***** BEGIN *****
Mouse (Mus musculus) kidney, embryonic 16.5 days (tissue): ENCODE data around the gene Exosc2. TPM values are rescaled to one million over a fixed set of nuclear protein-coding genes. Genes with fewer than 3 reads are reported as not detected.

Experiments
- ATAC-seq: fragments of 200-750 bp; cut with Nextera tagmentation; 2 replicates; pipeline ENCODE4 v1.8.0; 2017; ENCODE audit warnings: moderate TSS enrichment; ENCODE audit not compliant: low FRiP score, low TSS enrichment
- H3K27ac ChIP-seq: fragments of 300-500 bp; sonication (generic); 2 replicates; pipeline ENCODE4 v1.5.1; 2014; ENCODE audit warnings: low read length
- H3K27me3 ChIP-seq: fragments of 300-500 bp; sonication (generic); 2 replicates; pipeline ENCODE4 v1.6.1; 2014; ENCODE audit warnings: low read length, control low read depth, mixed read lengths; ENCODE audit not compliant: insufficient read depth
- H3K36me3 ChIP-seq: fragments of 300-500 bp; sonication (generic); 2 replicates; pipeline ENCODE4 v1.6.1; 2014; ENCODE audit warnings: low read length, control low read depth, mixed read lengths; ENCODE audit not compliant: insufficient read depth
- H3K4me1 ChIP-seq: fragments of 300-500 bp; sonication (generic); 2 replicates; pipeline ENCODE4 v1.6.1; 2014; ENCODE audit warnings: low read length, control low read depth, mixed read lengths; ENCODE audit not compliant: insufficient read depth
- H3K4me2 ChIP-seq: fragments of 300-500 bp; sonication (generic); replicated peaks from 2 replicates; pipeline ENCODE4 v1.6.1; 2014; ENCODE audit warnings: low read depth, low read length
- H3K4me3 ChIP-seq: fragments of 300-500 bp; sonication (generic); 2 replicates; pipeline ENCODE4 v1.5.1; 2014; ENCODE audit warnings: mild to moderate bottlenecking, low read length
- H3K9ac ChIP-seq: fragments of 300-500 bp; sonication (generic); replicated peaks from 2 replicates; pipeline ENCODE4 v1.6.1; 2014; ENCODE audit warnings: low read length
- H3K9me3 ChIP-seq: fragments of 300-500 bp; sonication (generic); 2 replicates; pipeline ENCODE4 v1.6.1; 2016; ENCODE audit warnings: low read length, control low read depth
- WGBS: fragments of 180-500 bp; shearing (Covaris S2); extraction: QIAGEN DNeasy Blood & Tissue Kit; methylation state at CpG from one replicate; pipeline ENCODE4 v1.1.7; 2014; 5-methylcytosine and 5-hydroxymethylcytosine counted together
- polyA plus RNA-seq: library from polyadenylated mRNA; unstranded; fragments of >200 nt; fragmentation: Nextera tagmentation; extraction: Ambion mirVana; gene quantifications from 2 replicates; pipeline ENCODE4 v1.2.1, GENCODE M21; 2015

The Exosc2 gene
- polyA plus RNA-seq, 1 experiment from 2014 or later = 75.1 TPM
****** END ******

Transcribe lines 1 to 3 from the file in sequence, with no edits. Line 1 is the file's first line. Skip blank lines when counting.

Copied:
Mouse (Mus musculus) kidney, embryonic 16.5 days (tissue): ENCODE data around the gene Exosc2. TPM values are rescaled to one million over a fixed set of nuclear protein-coding genes. Genes with fewer than 3 reads are reported as not detected.

Experiments
- ATAC-seq: fragments of 200-750 bp; cut with Nextera tagmentation; 2 replicates; pipeline ENCODE4 v1.8.0; 2017; ENCODE audit warnings: moderate TSS enrichment; ENCODE audit not compliant: low FRiP score, low TSS enrichment